With such CCS infrastructure in place and given the size of the remaining ultimately recoverable resources (which the Letter puts at ~4,000 Gt for coal alone), fossil fuel use could continue into the 22nd Century hardly impacting the level of CO2 in the atmosphere, assuming it remains competitive with the alternatives available at that time. CCS in combination with biomass use, also offers the future possibility of drawdown on atmospheric CO2.

The big challenge is the near term, when fossil fuel use is meeting the majority of energy demand, alternatives are not in place to fill the gap and CCS is not sufficiently at scale to make a truly material difference. Of course if CCS scale up doesn’t start soon, then the long term becomes the near term and the problem just gets worse.

A sense of scale for 2015

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The year 2014 saw this blog grow to become an e-book, which looked at the huge challenge of limiting warming to a global 2 °C temperature rise. The book is available on Amazon, here (or in the USA, here).

As we head into 2015, the opening chapter of the book perhaps provides a useful backdrop to the UNFCCC deliberations to come in the lead up to Paris. In this excerpt, I discussed the enormous scale of the global energy system;

. . . . not everyone has the opportunity to witness large-scale energy production first hand, so perhaps a few examples will help. In the hour or two that you might spend with this book, a lot will happen in the world. It’s become a very busy place powered by a lot of energy. Just to keep up with current energy demand, the next two hours will see;

  • Four VLCCs (Very Large Crude Carrier) of oil loaded somewhere in the world. That’s more than enough oil to fill the Empire State Building.
  • About two million tonnes of coal extracted. Much of this moves by rail, but if it were a single train it would be about 200 miles long.
  • 800 million cubic metres of natural gas produced, which under normal atmospheric conditions would cover the area enclosed by London’s M25 to a depth of about a foot; i.e. after half a day everyone in London would be breathing natural gas.
  • 8-10 cubic kilometres of water passing through hydroelectricity stations, or enough water to more than fill Loch Ness.

Our immediate contact with this is the fuel for our cars, the electricity that lights our homes and powers our stuff and the oil or natural gas we use in our boilers. But there is more, much more. This includes the unappealing, somewhat messy but nevertheless essential chemical plants where products such as sulphuric acid, ammonia, caustic soda and chlorine are made (to name but a few). Combined, about half a billion tonnes of these four products are produced annually. Produced by energy intensive processes operating on an industrial scale, but concealed from daily life, these four products play a part in the manufacture of almost everything we use, buy, wear, eat and do. These core base chemicals rely on various feed stocks. Sulphuric acid, for example, is made from the sulphur found in oil and gas and removed during refining and treatment processes. Although there are other viable sources of sulphur, they have long been abandoned for economic reasons.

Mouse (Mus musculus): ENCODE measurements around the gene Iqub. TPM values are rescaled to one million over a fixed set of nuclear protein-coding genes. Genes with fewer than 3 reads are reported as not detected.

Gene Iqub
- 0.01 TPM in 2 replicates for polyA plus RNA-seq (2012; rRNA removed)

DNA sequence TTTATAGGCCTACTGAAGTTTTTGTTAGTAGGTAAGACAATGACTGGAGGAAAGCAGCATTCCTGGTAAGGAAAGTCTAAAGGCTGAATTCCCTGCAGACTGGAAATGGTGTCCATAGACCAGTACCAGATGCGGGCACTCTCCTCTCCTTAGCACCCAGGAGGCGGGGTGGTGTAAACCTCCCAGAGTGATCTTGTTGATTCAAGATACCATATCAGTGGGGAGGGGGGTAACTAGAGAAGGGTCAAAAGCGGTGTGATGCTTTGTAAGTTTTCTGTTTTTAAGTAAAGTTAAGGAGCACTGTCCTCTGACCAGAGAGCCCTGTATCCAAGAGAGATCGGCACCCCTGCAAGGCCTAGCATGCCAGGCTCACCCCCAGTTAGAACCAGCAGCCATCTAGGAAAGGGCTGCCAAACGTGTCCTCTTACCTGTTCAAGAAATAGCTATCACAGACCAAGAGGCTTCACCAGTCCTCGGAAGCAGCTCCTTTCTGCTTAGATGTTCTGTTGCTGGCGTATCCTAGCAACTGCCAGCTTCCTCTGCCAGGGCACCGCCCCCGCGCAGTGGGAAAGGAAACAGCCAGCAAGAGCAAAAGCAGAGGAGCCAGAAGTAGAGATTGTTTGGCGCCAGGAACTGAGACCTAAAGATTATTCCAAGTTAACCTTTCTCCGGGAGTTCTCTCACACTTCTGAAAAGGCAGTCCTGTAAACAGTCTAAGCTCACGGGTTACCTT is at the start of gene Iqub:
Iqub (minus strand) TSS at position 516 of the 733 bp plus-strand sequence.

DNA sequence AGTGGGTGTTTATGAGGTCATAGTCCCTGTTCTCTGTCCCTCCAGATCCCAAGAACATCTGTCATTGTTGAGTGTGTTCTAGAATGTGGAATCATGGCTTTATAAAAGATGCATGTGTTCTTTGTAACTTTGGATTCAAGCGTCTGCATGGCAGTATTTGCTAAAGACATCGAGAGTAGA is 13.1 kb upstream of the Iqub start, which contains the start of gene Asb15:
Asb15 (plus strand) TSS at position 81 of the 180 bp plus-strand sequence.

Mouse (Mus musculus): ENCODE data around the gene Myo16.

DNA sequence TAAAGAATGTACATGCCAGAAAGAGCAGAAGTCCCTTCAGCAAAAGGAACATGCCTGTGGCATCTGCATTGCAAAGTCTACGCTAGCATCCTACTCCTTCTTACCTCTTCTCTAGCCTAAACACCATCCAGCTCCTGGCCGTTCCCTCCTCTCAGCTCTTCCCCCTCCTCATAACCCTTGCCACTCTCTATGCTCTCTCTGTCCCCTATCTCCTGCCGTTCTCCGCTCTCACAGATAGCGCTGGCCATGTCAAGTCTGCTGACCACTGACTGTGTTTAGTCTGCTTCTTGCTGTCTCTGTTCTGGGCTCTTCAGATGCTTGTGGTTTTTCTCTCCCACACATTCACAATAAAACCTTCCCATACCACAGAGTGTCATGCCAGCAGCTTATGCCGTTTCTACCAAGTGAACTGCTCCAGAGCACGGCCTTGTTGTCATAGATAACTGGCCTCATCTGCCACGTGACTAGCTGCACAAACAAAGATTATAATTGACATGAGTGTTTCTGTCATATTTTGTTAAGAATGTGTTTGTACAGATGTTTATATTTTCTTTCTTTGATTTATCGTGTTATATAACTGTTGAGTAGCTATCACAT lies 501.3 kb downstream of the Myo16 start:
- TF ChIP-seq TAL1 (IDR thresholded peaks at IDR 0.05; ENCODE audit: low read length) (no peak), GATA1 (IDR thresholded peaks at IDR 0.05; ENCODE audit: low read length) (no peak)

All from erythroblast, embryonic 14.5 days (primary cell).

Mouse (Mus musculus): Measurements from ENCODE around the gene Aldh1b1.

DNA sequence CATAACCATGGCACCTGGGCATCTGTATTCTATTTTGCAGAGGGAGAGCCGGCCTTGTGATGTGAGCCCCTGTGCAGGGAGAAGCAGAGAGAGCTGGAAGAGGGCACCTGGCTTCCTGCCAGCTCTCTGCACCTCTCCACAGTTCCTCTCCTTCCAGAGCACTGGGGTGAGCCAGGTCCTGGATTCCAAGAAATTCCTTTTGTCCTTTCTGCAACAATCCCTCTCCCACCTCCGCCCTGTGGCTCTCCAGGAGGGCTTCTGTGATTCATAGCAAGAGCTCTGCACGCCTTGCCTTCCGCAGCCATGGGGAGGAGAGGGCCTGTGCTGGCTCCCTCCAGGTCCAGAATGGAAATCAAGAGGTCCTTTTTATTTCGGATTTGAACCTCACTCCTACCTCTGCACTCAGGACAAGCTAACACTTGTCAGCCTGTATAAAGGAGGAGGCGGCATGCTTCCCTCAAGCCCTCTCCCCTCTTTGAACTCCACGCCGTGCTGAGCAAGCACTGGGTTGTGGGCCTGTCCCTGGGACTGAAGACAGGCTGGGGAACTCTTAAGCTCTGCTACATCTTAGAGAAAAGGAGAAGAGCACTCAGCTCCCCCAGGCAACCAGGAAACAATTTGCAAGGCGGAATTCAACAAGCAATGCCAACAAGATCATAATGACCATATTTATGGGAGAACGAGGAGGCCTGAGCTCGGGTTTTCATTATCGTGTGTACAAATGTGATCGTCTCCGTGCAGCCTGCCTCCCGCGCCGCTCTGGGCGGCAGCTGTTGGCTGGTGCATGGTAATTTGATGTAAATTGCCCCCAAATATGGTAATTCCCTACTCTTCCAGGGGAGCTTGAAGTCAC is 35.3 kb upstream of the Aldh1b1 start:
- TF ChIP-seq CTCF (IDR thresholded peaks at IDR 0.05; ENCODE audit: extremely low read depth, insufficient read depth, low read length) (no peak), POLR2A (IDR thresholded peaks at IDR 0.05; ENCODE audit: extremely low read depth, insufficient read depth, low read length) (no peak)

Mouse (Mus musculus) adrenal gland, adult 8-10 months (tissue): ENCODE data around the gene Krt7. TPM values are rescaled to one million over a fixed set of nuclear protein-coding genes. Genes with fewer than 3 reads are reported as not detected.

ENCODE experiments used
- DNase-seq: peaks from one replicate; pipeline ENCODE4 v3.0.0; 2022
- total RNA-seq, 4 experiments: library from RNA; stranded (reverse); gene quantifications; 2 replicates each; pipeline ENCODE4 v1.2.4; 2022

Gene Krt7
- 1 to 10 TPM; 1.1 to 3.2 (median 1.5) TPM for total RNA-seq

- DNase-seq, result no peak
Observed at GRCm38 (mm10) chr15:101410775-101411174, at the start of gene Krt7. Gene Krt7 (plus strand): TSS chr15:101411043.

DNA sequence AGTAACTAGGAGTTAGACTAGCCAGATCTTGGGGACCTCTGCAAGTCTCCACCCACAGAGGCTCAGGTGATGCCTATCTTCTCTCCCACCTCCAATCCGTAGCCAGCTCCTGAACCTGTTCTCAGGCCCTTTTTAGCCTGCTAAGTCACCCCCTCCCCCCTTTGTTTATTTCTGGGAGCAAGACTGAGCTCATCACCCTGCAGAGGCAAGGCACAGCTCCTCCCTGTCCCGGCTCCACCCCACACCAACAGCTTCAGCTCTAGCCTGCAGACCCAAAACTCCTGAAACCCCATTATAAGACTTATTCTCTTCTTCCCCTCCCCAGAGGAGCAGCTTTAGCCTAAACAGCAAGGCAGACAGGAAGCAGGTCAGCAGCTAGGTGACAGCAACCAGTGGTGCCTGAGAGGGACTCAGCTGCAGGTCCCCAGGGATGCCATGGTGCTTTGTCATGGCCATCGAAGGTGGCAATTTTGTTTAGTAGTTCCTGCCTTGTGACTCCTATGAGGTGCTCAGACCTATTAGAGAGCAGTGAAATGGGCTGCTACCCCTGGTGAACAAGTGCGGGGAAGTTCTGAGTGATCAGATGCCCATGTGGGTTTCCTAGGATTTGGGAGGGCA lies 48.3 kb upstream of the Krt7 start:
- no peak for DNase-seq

Then there is the stuff we make and buy. The ubiquitous mobile phone and the much talked about solar PV cell are just the tip of a vast energy consuming industrial system that relies on base chemicals such as chlorine, but also  materials such as steel, aluminium, nickel, chromium, glass and plastics from which the products are made. The production of these materials alone exceeds 2 billion tonnes annually. All of this is made in facilities with concrete foundations, using some of the 3 to 4 billion tonnes of cement that is produced annually.

The global industry for plastics is also rooted in the oil and gas industry. The big six plastics* all start their lives in refineries as base chemicals extracted from crude oil.

All of these processes are energy intensive, requiring gigawatt scale electricity generation, high temperature furnaces and large quantities of high pressure steam to drive big conversion reactors. The raw materials for much of this come from remote mines, another hidden key to modern life. These, in turn, are powered by utility scale facilities, huge draglines for digging and 3 kilometre long trains for moving the extracted ores. An iron ore train in Australia might be made up of 300 to 400 rail cars, moving up to 50,000 tonnes of iron ore, utilising six to eight locomotives. These locomotives run on diesel fuel, although many in the world run on electric systems at high voltage, e.g. the 25 kV AC iron ore train from Russia to Finland.

This is just the beginning of the energy and industrial world we live in and largely powered by utility companies burning gas and coal. These bring economies of scale to everything we do and use, whether we like it or not. Not even mentioned above is the agricultural world that feeds 7 billion people, uses huge amounts of energy and requires its own set of petrochemical derived fertilizers and pesticides.  The advent of technologies such as 3D Printing may shift some manufacturing to small local facilities, but even the material poured into the tanks feeding that 3D machine will probably rely on sulphuric acid somewhere in the production chain.

On that note, happy New Year and enjoy the complete book. Hopefully more will follow in 2015.

* These are, polyethylene (PE), polypropylene (PP), polyvinyl chloride (PVC), polystyrene solid (PS), polyethylene terephthalate (PET) and polyurethane (PUR)

Putting the Genie Back